Document Type


Date of Award



Trace elements in water, Susquehanna River, Suspended sediments, New York (State), Pollution, Analysis

Degree Name

Doctor of Philosophy (PhD)



First Advisor

Stanley K. Madan

Second Advisor

Bruce McDuffie

Third Advisor

Gilbert E. Janauer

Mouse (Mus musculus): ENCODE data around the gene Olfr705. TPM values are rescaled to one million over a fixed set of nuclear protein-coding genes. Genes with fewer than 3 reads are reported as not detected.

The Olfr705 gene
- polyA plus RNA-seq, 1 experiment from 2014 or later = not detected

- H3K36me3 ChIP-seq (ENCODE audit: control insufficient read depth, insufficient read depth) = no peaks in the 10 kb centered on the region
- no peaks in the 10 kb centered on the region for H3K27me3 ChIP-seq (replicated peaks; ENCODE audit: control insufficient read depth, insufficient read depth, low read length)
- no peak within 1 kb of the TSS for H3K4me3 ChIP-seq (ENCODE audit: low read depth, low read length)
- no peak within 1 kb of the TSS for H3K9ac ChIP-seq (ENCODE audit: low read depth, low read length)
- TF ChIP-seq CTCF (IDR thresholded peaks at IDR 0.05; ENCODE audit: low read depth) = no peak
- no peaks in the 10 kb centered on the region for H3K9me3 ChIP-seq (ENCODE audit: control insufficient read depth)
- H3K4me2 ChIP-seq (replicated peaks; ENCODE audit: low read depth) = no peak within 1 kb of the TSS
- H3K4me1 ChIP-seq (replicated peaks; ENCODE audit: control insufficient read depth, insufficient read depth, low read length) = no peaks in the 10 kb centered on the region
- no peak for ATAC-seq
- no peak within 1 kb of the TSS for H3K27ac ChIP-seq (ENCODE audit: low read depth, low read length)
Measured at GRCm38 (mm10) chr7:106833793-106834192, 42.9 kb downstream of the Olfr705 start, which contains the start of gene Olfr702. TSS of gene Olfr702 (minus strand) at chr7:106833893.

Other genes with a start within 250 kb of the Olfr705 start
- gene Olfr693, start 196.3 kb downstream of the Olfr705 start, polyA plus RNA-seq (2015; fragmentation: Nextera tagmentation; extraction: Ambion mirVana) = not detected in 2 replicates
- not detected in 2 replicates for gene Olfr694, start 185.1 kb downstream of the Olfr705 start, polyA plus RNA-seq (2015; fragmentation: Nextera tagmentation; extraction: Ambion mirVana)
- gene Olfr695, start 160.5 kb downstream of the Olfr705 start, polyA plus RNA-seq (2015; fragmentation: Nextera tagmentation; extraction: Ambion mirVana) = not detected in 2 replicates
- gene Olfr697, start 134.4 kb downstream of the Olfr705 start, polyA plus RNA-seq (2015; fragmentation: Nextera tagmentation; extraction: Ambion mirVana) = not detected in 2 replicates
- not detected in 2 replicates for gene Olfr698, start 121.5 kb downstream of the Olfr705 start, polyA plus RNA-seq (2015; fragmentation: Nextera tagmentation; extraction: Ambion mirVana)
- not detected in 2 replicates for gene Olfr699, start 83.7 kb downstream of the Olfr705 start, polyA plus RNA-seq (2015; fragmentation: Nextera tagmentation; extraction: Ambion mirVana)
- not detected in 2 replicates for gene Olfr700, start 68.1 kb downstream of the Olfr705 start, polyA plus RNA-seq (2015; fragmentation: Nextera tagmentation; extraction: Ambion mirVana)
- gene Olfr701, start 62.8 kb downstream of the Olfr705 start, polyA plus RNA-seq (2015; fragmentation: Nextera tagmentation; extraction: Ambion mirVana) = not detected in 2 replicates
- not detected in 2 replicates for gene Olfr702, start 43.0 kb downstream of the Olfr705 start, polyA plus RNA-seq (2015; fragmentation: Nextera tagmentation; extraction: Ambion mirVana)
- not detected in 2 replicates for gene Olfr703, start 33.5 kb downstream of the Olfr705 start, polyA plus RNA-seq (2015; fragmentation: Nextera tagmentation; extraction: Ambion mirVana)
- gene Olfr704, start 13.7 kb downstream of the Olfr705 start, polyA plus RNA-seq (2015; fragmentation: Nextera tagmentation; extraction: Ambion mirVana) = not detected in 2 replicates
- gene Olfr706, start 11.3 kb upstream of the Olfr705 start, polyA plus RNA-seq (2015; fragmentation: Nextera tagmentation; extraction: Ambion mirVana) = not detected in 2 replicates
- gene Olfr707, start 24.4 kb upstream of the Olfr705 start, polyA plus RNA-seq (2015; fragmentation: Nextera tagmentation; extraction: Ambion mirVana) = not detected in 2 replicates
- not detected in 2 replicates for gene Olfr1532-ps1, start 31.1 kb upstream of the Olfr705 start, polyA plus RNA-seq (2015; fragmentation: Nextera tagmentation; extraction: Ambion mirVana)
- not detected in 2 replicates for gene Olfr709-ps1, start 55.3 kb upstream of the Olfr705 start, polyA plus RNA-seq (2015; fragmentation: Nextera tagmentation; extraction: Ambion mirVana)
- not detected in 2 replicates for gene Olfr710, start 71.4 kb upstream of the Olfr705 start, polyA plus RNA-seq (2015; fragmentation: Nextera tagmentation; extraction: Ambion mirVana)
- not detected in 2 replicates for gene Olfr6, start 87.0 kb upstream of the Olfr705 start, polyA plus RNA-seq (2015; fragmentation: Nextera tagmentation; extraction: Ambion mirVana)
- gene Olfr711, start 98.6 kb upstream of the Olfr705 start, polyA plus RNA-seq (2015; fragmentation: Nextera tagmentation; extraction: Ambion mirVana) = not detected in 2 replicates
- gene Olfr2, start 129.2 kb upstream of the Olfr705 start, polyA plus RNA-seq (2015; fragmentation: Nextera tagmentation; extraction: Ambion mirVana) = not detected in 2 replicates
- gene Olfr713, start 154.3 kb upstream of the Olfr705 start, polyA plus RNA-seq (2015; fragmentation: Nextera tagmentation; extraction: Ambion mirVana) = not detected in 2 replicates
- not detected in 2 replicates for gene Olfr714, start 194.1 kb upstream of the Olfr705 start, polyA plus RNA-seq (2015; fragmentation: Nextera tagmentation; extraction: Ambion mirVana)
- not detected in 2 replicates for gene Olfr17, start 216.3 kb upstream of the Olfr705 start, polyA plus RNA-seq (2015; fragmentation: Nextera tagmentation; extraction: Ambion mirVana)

Environmental samples from the Upper Susquehanna River Basin [river water (RW) and bottom sediments, municipal wastewaters and sewage sludge, algae and fish] were collected and analyzed for the following Trace Metals (TMs), as appropriate: Pb, Cd, Co, Ni, Cr, Cu, Zn, and total and inorganic Hg. The median and range of TMs found in RW samples help establish baseline values for the Susquehanna River near Binghamton, N.Y. Average total TMs at normal flow ranged from 0.03 μg/1 for Hg to 16 μg/1 for Zn, and the % soluble TMs ranged from 44 to 91%, the average being 70%. A new method for determining inorganic and total Hg (and “bound” Hg by difference) was developed for RW and sewage samples, a detection limit of 0.01 μg/1 being realized. Sewage influent and effluent samples from two secondary treatment plants were analyzed to determine TM levels and to evaluate the efficiency of TM removal, which was normally 60%, but higher if the influent was more polluted. The discharge of sewage effluent into the river was found to increase the concentrations of several TMs by an appreciable fraction, especially at low flow. Sludge samples revealed TM concentrations much higher than soil TMs (notably for Cd), thus the application of sludge as fertilizer needs careful study of the potential build up of toxic metals in the food chain. Benthic algae and filtered RW were analyzed for TMs to determine approximate concentration factors, which ranged from 1,400 for Cd to 7,000 for Zn. Samples of RW were collected after two storm “events” to study the distribution of TMs in the soluble and insoluble phases, as a function of depth, and to compare the results with normal flow samples. Freundlich plots show the behavior of the various TMs and their distribution between the two phases. TMs in suspended solids were in general several times higher than TMs in the silt/clay fraction of bottom sediment materials. Transport mechanism studies were initiated by measuring the uptake and release of Cd2+ and Pb2+ on clay minerals and natural suspended solids. At solution concentrations comparable to RW (5 7.5 and 3.0, RW + NTA [Nitrilotriacetic acid], synthetic seawater, and 1N Mg2+ salt solutions. Release was low in neutral RW (Cd>Pb) and complete for many of the other systems. Sewage effluent samples contained micromolar levels of complexing agents, in excess of the TM content, and several methods (using anodic stripping voltammetry with differential pulse polarography, and ion exchange) were explored for measuring the speciation of TMs and ligands in such samples.